Linda looked at John, "Would you mind watching our stuff? Sherry and I are going to use the restrooms." She didn't look at me at all. I might as well not been there.

"Sure," John said.

After they'd left John told me his plan. "When they come back, keep Sherry away from Linda so I can talk to her alone."

"How’m I supposed to do that?" I looked at him with shock.

He looked away for a moment, and then looked back at me. "Your camera. Tell Sherry you want to take a picture of her."

My sphincter tightened up. He wanted me to talk to her. "I don't know," I said with doubt.

"Come on Johnny Lee. You can do it."

"I'll try," I said weakly.

"Go hang out by the road. That's the way they'll be coming back."

"And then what?"

"When you see them coming, just ask Sherry to pose for a picture."

"What if she doesn't want to?"

"Don't worry. She'll like the attention."

"You think so?"

"Yeah man, she'll dig it."

"I'll try," I said again.

"If you talk to her a little bit, I won't even need to talk to Linda."

"I don't know." I looked at John with a bit of desperation.

"Okay, don't worry man. I'll talk to her."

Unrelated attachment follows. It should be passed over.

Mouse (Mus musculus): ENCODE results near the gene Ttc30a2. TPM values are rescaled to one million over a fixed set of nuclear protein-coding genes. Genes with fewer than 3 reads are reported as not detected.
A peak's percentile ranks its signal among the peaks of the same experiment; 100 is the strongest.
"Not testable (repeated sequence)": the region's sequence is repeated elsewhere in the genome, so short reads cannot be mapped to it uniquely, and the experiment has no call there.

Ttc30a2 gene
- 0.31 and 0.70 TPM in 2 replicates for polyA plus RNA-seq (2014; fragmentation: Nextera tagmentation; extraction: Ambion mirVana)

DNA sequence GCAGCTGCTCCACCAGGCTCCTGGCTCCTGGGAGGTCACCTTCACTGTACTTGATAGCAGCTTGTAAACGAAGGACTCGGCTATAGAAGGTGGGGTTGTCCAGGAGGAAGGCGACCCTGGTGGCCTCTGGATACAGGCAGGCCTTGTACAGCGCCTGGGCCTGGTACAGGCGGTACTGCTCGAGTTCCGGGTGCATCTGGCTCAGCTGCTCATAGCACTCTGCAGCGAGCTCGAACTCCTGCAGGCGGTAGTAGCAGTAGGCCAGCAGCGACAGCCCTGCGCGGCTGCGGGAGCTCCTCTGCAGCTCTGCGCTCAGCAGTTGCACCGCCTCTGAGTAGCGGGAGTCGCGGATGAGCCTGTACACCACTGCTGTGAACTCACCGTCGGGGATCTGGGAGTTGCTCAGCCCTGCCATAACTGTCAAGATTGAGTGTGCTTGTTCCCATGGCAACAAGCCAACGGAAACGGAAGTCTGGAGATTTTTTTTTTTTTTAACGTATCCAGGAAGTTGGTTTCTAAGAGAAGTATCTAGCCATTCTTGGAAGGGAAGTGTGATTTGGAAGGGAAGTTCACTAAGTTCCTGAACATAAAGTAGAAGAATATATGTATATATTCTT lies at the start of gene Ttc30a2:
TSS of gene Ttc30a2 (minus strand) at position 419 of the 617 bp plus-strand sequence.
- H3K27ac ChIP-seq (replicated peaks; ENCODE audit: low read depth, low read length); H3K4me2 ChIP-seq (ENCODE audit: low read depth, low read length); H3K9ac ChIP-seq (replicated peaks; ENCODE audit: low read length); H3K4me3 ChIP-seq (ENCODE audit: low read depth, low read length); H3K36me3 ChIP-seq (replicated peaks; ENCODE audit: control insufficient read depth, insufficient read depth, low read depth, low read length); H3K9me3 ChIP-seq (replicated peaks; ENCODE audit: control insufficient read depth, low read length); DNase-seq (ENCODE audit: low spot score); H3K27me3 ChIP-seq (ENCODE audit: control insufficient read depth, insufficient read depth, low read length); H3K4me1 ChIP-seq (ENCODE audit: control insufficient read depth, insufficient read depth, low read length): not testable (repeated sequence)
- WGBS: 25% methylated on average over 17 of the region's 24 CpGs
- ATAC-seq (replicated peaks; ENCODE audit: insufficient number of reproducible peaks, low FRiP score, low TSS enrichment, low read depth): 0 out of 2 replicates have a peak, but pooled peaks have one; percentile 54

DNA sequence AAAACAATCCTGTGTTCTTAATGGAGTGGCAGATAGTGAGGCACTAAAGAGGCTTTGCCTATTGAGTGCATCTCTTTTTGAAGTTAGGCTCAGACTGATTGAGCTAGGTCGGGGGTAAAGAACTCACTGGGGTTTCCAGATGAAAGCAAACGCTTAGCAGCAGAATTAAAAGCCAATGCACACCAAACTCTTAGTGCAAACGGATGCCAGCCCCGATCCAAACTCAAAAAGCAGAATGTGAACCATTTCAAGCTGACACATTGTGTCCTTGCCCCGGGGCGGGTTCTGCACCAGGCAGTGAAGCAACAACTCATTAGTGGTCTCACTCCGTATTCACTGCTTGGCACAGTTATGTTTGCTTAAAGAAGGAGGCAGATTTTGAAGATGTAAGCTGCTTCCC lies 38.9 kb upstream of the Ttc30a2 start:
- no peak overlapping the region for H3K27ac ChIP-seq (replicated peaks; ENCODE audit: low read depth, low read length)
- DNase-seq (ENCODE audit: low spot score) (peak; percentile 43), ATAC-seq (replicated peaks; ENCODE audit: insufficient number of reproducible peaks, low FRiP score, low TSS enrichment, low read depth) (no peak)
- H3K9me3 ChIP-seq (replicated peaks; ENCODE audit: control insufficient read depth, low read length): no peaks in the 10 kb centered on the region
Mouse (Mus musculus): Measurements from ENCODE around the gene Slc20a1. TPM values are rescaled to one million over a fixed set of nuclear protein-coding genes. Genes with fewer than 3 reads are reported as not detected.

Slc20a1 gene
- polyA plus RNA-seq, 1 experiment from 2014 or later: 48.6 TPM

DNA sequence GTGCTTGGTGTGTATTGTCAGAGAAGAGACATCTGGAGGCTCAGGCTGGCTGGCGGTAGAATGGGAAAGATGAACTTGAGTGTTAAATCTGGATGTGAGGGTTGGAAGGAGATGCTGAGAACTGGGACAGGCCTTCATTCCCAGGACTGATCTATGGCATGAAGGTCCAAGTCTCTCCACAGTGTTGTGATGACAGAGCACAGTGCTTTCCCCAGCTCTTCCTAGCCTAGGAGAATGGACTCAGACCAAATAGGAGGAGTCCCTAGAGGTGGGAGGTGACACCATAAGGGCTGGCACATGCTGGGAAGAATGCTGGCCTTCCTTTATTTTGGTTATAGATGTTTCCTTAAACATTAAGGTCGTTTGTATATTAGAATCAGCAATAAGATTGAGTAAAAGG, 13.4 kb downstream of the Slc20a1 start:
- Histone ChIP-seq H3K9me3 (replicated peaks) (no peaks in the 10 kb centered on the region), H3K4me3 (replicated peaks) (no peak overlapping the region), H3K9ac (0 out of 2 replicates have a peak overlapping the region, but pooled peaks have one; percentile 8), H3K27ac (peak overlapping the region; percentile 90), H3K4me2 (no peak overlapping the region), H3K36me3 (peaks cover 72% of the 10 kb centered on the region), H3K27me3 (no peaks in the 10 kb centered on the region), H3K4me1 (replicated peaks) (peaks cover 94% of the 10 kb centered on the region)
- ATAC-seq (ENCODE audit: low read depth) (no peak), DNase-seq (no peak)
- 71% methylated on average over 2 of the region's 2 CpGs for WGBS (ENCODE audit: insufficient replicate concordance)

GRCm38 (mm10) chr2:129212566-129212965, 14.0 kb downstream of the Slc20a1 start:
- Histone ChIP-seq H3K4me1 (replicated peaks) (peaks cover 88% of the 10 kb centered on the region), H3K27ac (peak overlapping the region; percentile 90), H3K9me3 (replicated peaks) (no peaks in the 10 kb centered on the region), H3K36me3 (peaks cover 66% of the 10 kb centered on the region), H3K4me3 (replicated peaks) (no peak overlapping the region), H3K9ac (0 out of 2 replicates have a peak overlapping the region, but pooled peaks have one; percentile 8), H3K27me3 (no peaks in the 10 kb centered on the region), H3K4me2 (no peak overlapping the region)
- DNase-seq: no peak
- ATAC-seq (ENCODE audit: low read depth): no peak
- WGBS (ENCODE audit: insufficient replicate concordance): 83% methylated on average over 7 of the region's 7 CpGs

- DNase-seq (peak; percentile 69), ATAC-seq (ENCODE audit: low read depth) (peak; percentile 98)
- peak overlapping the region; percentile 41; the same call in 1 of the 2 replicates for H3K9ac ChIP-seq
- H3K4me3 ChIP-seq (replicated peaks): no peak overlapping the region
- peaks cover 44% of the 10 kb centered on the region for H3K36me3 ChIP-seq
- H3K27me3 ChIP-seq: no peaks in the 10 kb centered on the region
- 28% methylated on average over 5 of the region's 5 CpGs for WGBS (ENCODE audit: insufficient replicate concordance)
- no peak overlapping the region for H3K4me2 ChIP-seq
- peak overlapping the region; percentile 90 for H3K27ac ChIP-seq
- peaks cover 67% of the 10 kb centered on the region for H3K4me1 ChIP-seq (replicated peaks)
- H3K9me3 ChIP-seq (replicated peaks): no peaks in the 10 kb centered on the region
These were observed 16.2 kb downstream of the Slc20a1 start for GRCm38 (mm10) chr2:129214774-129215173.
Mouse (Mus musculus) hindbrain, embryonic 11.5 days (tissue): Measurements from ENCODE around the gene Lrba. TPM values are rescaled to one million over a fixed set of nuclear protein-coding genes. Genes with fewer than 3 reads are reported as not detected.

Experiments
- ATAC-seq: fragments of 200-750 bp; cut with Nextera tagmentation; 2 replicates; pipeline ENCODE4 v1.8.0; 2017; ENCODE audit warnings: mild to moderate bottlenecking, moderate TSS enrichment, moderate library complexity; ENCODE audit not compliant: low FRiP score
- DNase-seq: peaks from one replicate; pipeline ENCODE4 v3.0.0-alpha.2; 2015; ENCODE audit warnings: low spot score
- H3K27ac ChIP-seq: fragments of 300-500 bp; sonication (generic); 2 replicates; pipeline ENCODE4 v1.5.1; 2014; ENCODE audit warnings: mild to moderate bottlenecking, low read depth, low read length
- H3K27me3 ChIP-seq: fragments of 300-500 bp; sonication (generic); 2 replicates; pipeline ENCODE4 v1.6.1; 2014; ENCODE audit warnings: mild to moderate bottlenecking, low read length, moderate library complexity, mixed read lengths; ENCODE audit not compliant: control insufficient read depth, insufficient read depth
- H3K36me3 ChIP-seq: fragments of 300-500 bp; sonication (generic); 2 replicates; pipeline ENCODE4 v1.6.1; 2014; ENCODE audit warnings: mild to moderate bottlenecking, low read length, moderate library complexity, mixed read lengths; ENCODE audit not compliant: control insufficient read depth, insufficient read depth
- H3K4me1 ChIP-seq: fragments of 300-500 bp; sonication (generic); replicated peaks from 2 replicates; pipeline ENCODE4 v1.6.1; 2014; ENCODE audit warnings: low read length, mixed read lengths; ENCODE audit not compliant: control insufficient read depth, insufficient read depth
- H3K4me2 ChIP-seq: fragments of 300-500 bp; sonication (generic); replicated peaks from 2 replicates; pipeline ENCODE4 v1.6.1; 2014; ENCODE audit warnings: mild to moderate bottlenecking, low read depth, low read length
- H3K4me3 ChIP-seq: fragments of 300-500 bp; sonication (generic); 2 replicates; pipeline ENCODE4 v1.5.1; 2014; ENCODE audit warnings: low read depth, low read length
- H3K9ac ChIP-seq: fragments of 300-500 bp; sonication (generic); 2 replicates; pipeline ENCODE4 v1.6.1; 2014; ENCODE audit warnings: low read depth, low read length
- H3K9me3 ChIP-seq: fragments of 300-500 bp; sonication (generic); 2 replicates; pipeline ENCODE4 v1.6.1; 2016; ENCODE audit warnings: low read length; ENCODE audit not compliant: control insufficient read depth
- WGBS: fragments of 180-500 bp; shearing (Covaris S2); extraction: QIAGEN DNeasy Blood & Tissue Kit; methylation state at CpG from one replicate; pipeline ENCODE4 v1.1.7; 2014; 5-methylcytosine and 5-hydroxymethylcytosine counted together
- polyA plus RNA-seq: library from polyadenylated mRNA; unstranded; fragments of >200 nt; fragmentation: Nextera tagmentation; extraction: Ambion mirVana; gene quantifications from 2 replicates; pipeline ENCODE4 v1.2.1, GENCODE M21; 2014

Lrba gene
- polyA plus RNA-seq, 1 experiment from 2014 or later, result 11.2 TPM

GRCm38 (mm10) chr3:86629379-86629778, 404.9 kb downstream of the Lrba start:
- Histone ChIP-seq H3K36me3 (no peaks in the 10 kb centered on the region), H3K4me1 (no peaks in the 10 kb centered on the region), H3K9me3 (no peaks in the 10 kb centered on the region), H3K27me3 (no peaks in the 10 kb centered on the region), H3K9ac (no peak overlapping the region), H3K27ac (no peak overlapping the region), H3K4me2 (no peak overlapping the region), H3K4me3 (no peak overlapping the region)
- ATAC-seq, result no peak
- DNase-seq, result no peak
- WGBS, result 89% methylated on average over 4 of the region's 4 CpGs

I sat there with John for a few minutes dreading a confrontation with Sherry. "You better get going," John said. "It won't take them long to get back. There's probably not even a line at the toilets."

"Okay." I stood up and walked towards the road feeling as if I were walking towards a firing squad.

I got to the road and looked around. I hadn't noticed it when we came down from the hill, but a guy had a table set up selling cigarettes. A smoke would be great right then, and I walked over and asked the guy how much for a pack.

"A dollar," he said.

Hell. Cigarettes at home were only 35¢ out of the machine. I wasn't going to pay a dollar for a pack.

I walked back over and positioned myself to catch Sherry when she came back with Linda. My stomach did flip-flops while I waited.